Biofuels cannot possibly represent a solution to Mexico's energy problems, says Dr. José Ricardo Gómez Romero, a professor in the Dept. of Basic Sciences and Engineering at the Iztapalapa campus of Mexico's Autonomous Metropolitan University. Instead, he recommends the country direct its research efforts to nuclear energy and forget about biofuels altogether.
Speaking Feb. 28 at the roundtable "Biofuels: Solution or Problem?" at the II Nanotechnology and Environmental Quality Symposium at the Metropolitan University's Azcapotzalco campus, Gómez Romero pointed out that the corn, wheat, sugar cane, and other food crops now used to produce biofuels can't even cover 10% of the current 784,000 barrels daily of national gasoline consumption—not to mention the implications of using food to produce fuel in a nation such as Mexico.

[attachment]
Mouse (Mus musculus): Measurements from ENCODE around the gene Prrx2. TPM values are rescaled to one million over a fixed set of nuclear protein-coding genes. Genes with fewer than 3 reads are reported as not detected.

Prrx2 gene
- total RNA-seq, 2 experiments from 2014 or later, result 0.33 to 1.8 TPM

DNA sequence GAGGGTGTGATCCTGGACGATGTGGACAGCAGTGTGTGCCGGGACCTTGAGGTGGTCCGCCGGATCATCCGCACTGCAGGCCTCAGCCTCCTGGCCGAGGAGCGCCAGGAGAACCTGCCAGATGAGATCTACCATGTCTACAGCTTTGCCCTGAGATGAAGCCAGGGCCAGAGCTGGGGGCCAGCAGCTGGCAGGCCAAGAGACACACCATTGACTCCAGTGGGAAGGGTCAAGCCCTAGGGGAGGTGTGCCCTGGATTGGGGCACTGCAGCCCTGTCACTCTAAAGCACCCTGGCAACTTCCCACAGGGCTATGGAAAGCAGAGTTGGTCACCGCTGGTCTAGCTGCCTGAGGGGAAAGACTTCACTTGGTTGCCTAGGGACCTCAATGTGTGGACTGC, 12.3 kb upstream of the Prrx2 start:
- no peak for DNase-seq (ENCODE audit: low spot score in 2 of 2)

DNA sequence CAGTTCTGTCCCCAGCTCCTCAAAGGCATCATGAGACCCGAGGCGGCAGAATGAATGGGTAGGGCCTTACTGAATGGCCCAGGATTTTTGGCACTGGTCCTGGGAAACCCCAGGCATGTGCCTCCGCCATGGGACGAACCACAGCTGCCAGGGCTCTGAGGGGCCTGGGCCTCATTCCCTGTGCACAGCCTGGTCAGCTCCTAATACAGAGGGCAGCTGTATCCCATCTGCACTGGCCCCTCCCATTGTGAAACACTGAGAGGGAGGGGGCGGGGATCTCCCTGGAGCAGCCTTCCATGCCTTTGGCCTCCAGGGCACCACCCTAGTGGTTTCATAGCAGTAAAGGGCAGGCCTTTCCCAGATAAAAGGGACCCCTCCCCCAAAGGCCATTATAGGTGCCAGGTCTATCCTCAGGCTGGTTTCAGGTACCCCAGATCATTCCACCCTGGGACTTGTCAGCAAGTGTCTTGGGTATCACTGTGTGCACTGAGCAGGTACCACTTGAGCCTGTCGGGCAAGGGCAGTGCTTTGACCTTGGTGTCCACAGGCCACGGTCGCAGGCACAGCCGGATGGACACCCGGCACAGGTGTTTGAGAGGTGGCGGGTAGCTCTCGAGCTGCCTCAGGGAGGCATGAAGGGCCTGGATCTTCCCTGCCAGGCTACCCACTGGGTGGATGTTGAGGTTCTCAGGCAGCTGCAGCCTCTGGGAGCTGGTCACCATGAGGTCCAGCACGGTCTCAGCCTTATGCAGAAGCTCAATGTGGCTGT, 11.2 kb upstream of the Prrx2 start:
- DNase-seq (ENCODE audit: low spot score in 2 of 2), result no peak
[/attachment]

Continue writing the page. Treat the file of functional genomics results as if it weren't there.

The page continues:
Dr. Gómez Romero said Mexico would do better to redirect its research efforts to nuclear energy, as it is a clean and more sustainable form of energy. Unfortunately, he added, its development in Mexico was halted due to fears about its safety, provoked by "certain sectors." Biofuels, he underscored, offer no solution, either in quality or quantity.
At the same seminar, Dr. Joaquin Pérez-Pariente forcefully condemned the use of food as fuels, noting that biofuels production meant producing corn and other crops for the sole purpose of "burning them in cars." Huge tracts of fertile land will be taken out of production for food, he warned, creating greater scarcity.
The director of the Institute of Chemical Catalysis and Petroleum from Spain's Council of Scientific Research asked what "social criteria" was used to dictate using food for fuel, and debunked the notion that biofuels are "clean" fuels.